The Daily Escape:
Otter Pond, Middlebury VT – 2020 photo by prolicks
Iran pretty much had to retaliate. The US killed someone in their military, and they retaliated by attacking the US military. That seems proportional, and nearly legitimate, if we ignore that both the US and Iran conducted military operations within the sovereign borders of Iraq.
To Shias in the Middle East, Soleimani was a genuine hero. Pat Lang reports that he reviewed a video in Arabic taken at several Christian churches in Aleppo (northwest Syria). In it, both Soleimani, and the Iraqi also killed in the US drone strike, al-Muhandis, are described from the pulpit as “heroic martyr victims of criminal American state terrorism.” That’s in Christian churches, folks.
More from Lang:
“Pompeo likes to describe Soleimani as the instigator of “massacre” and “genocide” in Syria. Strangely (irony) the Syriac, Armenian Uniate and Presbyterian ministers of the Gospel in this tape do not see him and al-Muhandis that way. They see them as men who helped to defend Aleppo and its minority populations from the wrath of Sunni jihadi Salafists like ISIS and the AQ affiliates in Syria.”
In his fireside chat today, Trump appeared to “take the off-ramp” on further action:
“Iran appears to be standing down, which is a good thing for all parties concerned and a good thing for the world…”
Moon of Alabama says that we even had prior notice:
“The Swiss embassy in Tehran, which represents the US, was warned at least one hour before the attack happened.”
If Iran’s “retaliation” is all that happens, it seems that WWIII is far away. Tehran did what Trump did after a supposed chemical weapons attack in Syria: Dump missiles in the desert. It’s arguable, but it appears Iran purposely avoided causing casualties or killing anyone.
Here we have another case where Trump gins up a crisis and then walks it back. The two political questions are: Did this do anything to impeachment? And that answer is an easy no.
Second, has this exchange with Iran helped Trump politically? That can’t be answered so easily. The NYT reports that starting on Monday, Trump was running ads on Facebook touting the hit on General Soleimani:
“All told, the Trump campaign has run nearly 800 distinct ads about the killing of General Soleimani…”
CNN’s Ron Brownstein says that whether Trump wins politically in this national security crisis depends upon whether people see what he did as deliberative, or decisive. This distinction has often been the difference between Democratic and Republican presidents. Reagan and the Bushes were portrayed (by their campaigns) as decisive, while Democrats Carter, Clinton and Obama are seen in the media as deliberative.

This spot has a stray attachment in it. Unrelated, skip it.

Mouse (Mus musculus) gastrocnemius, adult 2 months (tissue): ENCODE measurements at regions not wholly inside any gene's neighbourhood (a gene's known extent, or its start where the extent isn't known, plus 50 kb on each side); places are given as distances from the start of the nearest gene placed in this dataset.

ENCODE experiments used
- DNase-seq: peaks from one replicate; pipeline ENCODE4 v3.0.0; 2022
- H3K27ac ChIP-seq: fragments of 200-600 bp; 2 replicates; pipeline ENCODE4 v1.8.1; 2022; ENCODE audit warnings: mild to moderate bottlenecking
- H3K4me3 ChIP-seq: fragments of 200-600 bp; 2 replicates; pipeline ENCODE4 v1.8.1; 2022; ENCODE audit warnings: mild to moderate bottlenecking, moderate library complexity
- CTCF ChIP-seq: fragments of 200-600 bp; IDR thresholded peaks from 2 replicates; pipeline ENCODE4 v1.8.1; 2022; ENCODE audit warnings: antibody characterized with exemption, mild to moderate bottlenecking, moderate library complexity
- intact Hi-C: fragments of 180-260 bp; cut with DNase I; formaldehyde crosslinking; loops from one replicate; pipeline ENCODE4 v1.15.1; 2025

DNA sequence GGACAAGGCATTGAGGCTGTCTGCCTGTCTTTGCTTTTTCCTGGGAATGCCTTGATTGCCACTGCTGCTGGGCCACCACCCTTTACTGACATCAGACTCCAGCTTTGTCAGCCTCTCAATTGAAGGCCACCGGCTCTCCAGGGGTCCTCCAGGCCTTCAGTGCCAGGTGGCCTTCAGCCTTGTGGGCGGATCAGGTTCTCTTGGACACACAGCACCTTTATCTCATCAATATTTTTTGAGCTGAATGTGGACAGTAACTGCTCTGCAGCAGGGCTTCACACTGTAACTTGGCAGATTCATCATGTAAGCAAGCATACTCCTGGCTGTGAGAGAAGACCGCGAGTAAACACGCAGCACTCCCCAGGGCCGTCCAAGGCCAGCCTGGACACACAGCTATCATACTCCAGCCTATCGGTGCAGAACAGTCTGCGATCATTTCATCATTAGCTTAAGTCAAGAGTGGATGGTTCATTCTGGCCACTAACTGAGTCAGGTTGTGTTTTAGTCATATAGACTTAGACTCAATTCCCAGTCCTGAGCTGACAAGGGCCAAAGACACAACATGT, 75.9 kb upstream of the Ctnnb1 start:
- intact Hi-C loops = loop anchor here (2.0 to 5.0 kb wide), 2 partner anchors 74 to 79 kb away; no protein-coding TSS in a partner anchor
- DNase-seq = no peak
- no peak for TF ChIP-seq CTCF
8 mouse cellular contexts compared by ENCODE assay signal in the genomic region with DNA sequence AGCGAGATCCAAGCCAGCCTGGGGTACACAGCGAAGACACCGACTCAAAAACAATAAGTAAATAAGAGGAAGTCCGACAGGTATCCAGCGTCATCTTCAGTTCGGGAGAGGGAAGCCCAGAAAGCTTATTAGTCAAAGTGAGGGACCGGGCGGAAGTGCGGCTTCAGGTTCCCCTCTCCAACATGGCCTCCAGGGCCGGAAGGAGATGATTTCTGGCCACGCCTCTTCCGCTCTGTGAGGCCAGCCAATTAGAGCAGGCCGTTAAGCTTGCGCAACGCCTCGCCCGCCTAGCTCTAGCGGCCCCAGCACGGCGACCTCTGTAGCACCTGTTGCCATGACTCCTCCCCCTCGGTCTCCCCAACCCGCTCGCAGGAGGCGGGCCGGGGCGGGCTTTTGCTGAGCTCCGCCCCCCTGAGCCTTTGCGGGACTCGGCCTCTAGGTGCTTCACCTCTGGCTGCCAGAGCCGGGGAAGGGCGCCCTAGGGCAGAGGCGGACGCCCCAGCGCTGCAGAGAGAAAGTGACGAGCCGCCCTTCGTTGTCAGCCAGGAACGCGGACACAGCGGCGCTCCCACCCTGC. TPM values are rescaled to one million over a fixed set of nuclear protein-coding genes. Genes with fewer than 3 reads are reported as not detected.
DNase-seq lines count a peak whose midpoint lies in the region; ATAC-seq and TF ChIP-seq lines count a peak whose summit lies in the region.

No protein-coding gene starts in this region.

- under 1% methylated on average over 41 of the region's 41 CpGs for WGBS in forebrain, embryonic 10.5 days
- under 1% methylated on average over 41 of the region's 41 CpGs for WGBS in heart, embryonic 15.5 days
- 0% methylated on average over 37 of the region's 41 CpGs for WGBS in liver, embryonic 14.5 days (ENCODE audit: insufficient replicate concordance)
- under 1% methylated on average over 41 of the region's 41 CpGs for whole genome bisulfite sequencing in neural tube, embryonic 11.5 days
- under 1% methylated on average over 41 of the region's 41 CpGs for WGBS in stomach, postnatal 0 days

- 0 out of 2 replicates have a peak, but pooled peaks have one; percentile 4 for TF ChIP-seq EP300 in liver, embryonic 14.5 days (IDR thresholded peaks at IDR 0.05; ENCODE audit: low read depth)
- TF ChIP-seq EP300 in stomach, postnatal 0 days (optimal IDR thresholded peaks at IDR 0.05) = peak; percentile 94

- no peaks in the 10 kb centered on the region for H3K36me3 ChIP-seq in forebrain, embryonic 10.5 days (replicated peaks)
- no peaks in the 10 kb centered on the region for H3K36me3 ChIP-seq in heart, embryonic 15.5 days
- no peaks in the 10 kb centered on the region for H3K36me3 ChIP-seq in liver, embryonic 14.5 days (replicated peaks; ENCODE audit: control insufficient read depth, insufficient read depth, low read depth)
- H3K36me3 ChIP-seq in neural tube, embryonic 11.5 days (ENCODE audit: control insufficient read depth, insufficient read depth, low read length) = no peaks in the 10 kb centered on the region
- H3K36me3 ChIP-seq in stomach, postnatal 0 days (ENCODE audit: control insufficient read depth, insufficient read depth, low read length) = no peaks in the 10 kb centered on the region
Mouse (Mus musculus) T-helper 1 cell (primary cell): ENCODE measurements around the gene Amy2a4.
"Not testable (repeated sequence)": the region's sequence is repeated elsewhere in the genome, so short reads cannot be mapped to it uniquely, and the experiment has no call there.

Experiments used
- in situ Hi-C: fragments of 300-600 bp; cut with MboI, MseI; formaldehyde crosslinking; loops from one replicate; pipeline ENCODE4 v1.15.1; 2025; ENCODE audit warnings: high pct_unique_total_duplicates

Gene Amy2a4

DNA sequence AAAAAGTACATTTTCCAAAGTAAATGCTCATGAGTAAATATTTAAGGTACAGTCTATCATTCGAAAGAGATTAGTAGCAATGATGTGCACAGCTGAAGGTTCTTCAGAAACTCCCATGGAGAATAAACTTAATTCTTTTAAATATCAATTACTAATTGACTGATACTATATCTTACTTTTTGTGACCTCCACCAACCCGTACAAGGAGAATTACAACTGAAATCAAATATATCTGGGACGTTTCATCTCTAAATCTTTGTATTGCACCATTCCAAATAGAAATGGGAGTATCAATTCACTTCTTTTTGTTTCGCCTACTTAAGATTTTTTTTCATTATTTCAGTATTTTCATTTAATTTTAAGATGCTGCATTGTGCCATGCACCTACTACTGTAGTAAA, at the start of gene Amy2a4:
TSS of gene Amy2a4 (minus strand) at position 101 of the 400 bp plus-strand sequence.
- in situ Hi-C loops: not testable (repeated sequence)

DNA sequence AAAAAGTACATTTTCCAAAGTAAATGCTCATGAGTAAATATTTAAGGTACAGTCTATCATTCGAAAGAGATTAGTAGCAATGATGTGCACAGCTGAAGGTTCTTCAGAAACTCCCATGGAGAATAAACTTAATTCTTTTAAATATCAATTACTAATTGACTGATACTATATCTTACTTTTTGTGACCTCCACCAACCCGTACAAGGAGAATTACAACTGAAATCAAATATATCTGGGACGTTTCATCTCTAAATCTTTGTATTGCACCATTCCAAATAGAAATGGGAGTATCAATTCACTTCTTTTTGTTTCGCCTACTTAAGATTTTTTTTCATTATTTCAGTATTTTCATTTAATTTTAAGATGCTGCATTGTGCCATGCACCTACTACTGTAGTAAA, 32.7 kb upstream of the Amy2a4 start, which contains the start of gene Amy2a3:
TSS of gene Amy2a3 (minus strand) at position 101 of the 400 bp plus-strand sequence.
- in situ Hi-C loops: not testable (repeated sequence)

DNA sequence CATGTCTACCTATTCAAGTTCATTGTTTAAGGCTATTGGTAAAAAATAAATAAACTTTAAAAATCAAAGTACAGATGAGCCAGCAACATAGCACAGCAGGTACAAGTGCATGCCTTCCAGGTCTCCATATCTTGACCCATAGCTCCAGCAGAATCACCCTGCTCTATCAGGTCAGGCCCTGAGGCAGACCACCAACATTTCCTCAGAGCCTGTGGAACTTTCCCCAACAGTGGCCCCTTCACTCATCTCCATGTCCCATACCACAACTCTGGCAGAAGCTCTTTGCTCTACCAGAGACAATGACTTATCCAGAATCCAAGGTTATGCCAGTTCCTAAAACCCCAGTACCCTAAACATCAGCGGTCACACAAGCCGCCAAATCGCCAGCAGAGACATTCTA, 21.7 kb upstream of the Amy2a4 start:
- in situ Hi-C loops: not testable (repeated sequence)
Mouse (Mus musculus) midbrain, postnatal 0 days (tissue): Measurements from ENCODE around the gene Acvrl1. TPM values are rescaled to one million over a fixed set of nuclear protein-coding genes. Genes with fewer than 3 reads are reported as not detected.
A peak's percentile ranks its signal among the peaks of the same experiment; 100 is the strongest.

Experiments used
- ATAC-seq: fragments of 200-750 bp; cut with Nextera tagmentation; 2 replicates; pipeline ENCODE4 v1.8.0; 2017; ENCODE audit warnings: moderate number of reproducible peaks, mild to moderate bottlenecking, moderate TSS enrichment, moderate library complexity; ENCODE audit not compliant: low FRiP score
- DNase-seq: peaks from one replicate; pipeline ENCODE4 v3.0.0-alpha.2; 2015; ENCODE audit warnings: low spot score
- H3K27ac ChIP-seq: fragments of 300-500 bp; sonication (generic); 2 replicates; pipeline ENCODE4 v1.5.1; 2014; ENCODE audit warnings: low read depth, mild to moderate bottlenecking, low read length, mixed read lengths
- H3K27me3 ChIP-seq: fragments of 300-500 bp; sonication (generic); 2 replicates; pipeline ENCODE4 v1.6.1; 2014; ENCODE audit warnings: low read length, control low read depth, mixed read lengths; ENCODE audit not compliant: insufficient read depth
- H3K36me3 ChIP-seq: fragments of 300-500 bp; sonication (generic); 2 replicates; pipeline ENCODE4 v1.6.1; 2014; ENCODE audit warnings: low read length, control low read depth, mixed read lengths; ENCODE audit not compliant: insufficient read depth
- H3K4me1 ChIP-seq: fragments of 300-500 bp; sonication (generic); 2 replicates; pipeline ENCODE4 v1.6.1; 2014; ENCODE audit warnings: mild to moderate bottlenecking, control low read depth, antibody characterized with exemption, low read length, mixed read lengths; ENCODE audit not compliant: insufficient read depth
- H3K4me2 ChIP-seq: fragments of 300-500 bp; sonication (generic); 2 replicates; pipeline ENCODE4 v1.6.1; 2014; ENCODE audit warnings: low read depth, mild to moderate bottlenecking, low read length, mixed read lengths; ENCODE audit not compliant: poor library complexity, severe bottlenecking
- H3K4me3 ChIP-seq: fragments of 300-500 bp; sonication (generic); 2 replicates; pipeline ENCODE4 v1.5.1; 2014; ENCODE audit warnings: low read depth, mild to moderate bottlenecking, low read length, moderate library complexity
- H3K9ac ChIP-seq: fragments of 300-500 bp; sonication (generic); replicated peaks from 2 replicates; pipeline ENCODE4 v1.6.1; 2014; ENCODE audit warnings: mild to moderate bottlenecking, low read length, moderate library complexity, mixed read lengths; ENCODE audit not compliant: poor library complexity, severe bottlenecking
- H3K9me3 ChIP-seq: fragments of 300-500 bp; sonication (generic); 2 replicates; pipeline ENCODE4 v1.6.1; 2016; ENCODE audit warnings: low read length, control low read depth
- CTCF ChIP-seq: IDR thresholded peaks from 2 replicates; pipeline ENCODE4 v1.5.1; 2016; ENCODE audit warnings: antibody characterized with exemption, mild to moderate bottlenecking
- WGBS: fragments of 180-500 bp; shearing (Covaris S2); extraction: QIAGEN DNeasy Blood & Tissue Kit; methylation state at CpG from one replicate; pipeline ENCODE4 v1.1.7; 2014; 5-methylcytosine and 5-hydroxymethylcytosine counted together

How you value those two approaches could govern your choice for our next president.
However, Trump is neither. He’s impulsive. Whether people come to see Trump’s impulsiveness as “decisive” will depend on what happens over the next year with Iran. If we achieve a new level of engagement with Teheran, he will be seen as decisive. But, if we continue bumping along in some permanent state of Middle East chaos, he’ll be seen as having been the impulsive person we know he is.
And to be clear, none of those previous presidents were what you would call impulsive, at least not in the Trumpian sense.
Trump is in a more exposed political position than his possible Democratic opponents are over Soleimani’s death. Most have not been against killing Soleimani. They’ve accused Trump of approving it without fully considering the potential costs. That leaves them enormous flexibility to second-guess Trump if things go further south in the ME.
Trump only wins politically if there are no unintended consequences, and it’s doubtful that there will be no unintended consequences. It is likely that there will be blowback, and whatever the blowback is, will certainly take the shine off Trump’s contention that he is decisive.
Wagging the dog usually has a short-term gain. He was egged on by a handful of neo-cons who have been itching for a fight with Iran for decades. Trump took the most extreme option available at a time of high personal stress, and now we’re all stuck with the consequences.
So we can’t just call it even if Christian churches in Syria are saying Soleimani was the victim of American state terrorism. Or, when large-scale anti-Iran demonstrations in Iraq disappear in favor of demonstrations against the US. Or, when anti-government demonstrations in Iran turn into huge anti-American demonstrations.
Trump isn’t deliberative or decisive, he’s a menace.